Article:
Advanced structural characterization of energy storage materials
Date of Issue2018
School of Materials Science and Engineering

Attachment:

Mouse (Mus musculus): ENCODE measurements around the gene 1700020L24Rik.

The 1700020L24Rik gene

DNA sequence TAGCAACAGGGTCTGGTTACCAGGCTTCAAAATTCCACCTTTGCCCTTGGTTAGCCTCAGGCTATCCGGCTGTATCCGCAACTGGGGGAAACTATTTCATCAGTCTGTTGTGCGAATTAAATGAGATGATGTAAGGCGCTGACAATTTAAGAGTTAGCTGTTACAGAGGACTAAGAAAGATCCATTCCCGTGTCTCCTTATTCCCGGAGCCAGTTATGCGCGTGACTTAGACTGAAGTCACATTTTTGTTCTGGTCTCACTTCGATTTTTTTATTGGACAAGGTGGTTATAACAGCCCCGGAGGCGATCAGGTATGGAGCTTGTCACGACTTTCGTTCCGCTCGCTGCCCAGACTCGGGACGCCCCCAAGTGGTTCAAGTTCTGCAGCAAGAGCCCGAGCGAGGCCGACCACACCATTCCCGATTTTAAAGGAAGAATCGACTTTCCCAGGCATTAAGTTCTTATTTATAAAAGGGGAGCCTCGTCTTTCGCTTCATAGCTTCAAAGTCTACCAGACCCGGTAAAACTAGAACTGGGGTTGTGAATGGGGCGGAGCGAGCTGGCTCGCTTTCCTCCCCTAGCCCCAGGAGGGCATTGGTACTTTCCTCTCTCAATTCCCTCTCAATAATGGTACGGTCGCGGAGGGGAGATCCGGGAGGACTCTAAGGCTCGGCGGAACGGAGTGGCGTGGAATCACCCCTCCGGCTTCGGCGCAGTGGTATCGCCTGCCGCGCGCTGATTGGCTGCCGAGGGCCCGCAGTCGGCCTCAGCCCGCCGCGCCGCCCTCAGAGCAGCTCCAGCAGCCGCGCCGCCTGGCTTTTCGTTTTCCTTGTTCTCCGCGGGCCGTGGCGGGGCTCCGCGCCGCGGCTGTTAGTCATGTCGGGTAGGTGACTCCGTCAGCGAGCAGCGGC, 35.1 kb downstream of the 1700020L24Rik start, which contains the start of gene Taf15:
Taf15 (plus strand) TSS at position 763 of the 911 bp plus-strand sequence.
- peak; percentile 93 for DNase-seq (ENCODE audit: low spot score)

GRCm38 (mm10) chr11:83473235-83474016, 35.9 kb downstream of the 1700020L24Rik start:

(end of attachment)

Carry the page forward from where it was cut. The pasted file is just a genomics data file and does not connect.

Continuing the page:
Lithium-ion batteries are a promising alternative to the already existing lead batteries, as an efficient, inexpensive energy storage option for the ever increasing demand for energy around the world today. Considering the growing concerns over the environmental impacts of non-renewable energy sources, clean and renewable energy sources is a topic of escalating importance. Lithium being the lightest metal, least dense and providing greatest electrochemical potential, has become an integral part of a battery material component. This thesis aims at studying the structural and chemical properties of some energy storage materials as potential Li-ion cathodes in order to overcome the present drawbacks concerning such materials. The materials under study in this research involves LiFePO4 (LFP) and Mn-doped LiFePO4 systems – LiMn0.1Fe0.9PO4 (LMFP 0.1), LiMn0.3Fe0.7PO4 (LMFP 0.3), LiMn0.5Fe0.5PO4 (LMFP 0.5). While initial characterization procedures like X-ray Diffraction (XRD), Scanning Electron Microscopy (SEM) and Transmission Electron Microscopy (TEM) have been employed to probe the structure of these materials, the key characterization technique used for the analysis of these battery materials have been done using X-ray Absorption Spectroscopy (XAS) studies. Local electronic and structural changes for LFP, LMFP (0.1-0.5) have been investigated using XAS. For both LFP and LMFPs, the structural comparison has been carried out between two laboratory-synthesized materials using ball milling and flame spray techniques. LFP was also obtained from two commercial sources – Linxi and Targray. Targray LFP showed better electrochemical performance than the Linxi LFP and the XAS studied showed that the structure of Targray LFP matched the literature more closely than the Linxi LFP. The bond length analysis of the Linxi LFP showed much shorter Fe-O bonds than Targray which could hinder the Li-diffusivity and hence affect the performance. The Fe K-edge for both LFPs and LMFPs showed a valence change from 2+ to 3+ while charging and back to 2+ with discharging. Whereas, for low concentrations of Mn, for Mn K-edge showed no valence change. However, with a Fe: Mn ratio of 1:1, partial Mn oxidation was observed. For the first time, the P K-edge XAS was also studied to investigate the electronic structure of all the LMFPs electrodes which showed that de-lithiation of all these materials resulted in the hybridization of Fe 3d and P 3p states. Theoretical simulations for near edge XAS data have also been attempted for recreating the model compounds used as reference compounds for the experimental data. These simulations can help in understanding the evolution of the XANES spectra with the inclusion of higher shells, distortion around the absorbing atom, anti-site disorder etc. Sulphate-based Li-ion battery material, Li2Mn(SO4)2 (LMS) was also studied since the sulphate polyanion (SO4)2- has higher electronegativity compared to (PO4)3- and achieves higher redox potentials through inductive effects. XAS studies were conducted for the first time for the LMS material for both Mn and S K-edges. However, the electrochemical results showed little redox reactivity and the XAS studies showed a very slight change in the structure as well. Therefore, further studies involving X-ray Photoelectron Spectroscopy (XPS) was engaged to study the behaviour of this material which showed a possibility of surface reactions rather than bulk activity.